You have probably heard the term “need to know basis.” It simply means that something—usually something related to the military or the government—is only revealed to individuals who have a specific need for the information in order to complete their mission or do their job.

The vast majority of us will likely never be in a position to receive this kind of “need to know” information. But the idea that some things only need to be revealed to certain people for specific reasons can be applied to the recovery journey.

When it comes to revealing that you have received treatment for a substance use disorder, who needs to know? Let’s consider a few people with whom you might need to share this information.

Your Healthcare Providers Need to Know

Your doctor or therapist or specialist relies on a complete picture of your medical history in order to provide high-quality care. A medical doctor, for example, needs information about your substance use disorder so that they can make the best possible decisions related to medications they might—or might not—prescribe. Keeping your mental health professional in the loop is also essential because it allows them to help you build the skills and employ the strategies that might best help you maintain your sobriety over time. Remember, information about your health that you share with doctors and therapists is confidential, so you can be honest without worrying that this very personal information will be spread around.

Your Human Resources Rep Needs to Knows

When it comes to the workplace, it can be challenging to make decisions about who needs to know what regarding your treatment for a substance use disorder. This might be especially true if you have been gone for a period of time for treatment and you suspect that rumors are flowing among your coworkers. But the only person you must provide details to is your human resources representative. Employers must follow confidentiality guidelines provided by the Department of Labor, and this responsibility resides with human resources. That said, you may be subject to various requirements and restrictions in the workplace related to your sobriety.

As for managers or coworkers or others in the workplace, the choice of how much—or how little—to reveal is entirely yours. You may feel as though being open about your experience will lessen rumors and awkwardness in the workplace. You might also feel as though your experience is intensely private and need not be shared. There is no single answer for everyone and every situation, so you have to do what feels best to you when it comes to sharing or not sharing.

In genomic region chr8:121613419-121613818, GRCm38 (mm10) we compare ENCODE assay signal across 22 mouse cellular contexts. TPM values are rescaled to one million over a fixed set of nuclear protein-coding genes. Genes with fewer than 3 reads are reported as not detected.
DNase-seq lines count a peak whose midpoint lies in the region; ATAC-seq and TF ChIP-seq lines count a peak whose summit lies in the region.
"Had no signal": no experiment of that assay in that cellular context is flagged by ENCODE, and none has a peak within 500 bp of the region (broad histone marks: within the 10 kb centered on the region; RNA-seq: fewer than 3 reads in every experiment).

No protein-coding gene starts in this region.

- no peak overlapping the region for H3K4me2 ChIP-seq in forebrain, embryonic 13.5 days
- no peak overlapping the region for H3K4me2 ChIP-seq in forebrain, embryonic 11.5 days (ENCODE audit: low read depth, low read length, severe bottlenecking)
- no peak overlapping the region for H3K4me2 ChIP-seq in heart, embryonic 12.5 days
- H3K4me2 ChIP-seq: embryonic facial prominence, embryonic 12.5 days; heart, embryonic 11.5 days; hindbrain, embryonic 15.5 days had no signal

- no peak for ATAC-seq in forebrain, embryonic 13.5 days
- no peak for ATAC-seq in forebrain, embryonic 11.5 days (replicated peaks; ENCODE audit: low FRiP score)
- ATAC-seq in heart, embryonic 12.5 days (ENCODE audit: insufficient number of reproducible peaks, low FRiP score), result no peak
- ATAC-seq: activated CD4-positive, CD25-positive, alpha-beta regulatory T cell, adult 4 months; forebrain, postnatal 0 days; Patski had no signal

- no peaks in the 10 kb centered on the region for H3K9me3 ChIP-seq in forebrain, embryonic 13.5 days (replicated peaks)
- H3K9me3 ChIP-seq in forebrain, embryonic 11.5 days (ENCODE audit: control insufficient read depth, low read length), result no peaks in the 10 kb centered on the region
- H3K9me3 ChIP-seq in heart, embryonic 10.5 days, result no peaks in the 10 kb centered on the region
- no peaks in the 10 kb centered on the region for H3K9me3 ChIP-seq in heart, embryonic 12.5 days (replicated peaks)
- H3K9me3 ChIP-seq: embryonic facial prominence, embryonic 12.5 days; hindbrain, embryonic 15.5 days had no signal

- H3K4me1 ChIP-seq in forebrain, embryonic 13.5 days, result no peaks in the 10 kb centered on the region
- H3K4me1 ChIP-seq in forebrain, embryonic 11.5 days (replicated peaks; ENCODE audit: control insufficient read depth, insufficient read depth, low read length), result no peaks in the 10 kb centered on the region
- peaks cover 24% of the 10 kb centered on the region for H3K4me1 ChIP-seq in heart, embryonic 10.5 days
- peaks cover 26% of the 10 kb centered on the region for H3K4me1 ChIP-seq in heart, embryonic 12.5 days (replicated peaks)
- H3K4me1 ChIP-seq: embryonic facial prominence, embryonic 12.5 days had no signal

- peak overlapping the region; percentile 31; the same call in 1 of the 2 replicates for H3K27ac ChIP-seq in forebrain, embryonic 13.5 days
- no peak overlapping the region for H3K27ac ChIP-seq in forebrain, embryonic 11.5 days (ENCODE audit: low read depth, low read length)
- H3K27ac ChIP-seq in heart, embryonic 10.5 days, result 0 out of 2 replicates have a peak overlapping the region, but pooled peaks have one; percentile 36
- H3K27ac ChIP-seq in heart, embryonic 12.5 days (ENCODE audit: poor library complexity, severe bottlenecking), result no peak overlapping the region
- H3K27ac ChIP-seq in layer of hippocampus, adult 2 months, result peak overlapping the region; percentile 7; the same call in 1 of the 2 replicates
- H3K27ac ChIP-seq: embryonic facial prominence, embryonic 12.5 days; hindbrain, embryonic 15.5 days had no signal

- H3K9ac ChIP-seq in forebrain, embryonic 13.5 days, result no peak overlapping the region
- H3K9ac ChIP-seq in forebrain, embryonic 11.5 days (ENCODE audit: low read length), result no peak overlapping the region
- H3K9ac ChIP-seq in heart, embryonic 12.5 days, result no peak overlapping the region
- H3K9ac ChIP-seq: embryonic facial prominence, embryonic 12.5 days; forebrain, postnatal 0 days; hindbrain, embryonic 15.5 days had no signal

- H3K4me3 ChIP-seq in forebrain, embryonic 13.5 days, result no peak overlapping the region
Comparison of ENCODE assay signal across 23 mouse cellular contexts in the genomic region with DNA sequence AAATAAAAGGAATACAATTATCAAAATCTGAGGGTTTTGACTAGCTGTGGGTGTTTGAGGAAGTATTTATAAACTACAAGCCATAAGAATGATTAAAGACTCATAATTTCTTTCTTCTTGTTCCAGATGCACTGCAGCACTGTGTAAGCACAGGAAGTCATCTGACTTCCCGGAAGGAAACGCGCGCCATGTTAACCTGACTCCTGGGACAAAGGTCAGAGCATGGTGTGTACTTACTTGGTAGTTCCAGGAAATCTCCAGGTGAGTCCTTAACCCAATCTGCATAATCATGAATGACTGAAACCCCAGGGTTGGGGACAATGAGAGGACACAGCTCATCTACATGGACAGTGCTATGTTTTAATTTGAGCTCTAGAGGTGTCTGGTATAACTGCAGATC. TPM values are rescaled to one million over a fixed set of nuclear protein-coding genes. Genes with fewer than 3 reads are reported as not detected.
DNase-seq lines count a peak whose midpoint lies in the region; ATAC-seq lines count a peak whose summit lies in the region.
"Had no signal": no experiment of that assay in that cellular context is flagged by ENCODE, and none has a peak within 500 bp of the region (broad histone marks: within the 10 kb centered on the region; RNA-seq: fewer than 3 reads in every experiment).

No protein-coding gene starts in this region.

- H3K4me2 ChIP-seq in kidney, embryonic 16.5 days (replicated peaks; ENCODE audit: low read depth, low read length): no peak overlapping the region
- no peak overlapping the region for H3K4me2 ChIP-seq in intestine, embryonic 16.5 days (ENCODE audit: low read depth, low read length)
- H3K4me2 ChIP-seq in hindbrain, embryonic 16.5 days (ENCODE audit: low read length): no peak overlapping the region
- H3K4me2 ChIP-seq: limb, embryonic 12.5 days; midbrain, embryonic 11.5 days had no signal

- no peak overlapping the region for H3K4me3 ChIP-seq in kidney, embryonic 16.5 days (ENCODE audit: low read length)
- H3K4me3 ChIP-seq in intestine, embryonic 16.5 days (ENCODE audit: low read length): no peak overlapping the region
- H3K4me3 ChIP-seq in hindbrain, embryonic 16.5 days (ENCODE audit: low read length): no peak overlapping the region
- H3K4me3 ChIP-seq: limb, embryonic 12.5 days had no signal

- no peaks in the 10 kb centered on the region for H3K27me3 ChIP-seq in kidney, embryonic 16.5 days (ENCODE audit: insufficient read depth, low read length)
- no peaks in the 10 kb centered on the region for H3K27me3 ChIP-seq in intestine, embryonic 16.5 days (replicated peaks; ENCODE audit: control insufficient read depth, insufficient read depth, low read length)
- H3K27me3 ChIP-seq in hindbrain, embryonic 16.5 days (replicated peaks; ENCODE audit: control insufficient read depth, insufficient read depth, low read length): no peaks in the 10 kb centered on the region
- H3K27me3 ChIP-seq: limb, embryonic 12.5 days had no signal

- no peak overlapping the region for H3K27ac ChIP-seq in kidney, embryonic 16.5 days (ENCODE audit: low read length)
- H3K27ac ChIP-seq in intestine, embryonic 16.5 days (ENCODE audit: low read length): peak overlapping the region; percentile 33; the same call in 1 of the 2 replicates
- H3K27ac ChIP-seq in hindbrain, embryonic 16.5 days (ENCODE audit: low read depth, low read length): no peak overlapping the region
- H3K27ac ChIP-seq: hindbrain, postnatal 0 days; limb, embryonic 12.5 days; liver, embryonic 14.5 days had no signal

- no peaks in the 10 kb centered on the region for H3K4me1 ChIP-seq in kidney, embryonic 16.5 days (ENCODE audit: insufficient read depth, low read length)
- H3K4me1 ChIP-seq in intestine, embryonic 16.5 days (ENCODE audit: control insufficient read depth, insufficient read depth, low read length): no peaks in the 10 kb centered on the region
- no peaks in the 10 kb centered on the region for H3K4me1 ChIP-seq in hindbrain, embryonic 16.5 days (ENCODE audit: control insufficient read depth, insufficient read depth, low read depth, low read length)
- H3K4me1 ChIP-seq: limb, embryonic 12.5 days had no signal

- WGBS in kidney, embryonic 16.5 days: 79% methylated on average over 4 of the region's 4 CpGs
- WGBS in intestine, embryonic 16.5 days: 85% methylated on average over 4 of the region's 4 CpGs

And what about a potential new employer? Ideally, you would have a chance to talk with the human resources representative as part of the hiring process. As a person with a substance use disorder, you are protected under the Americans with Disabilities Act, but employers do have the right to ask you about illicit drug use. The staff at your treatment center can help you navigate this situation and understand the protections provided by the Equal Employment Opportunity Commission.

A Newly Serious Romantic Partner Needs to Know

The standard advice when it comes to romantic relationships after regaining your sobriety is to wait a year before pursuing a new attachment. But let’s assume you have made it through that first year and you have begun seeing someone with whom you can see building a future. As the relationship grows more serious, it is time to think about sharing information about your substance use history, your treatment, and your ongoing recovery journey. This might not be easy—and your partner’s reaction is hard to predict in advance—but it is necessary because your most important goal is to maintain your sobriety. Your life partner needs a clear understanding of the reality of that so that they can support you going forward. 

Be prepared to answer questions and to weather some stormy moments as your partner comes to grips with this information. It might take some time for both of you to process what your recovery journey means to the future of your relationship—and that is perfectly okay.

You Need to Know Where to Get Help

If you are struggling with drugs or alcohol, we can help. At Wooded Glen Recovery Center, we provide personalized treatment for substance use disorders and co-occurring mental health disorders like depression, anxiety, or disorders centered on past traumas. We provide medically supervised detoxification, a robust rehabilitation program that includes individual and group therapy, and a continuum of care that allows you to start your recovery journey with confidence. 

Wooded Glen Recovery Center—located in Henryville, Indiana—was named one of America’s best addiction treatment centers in 2023, and we are eager to provide that top-flight care to you so that you can reclaim your sobriety and your life.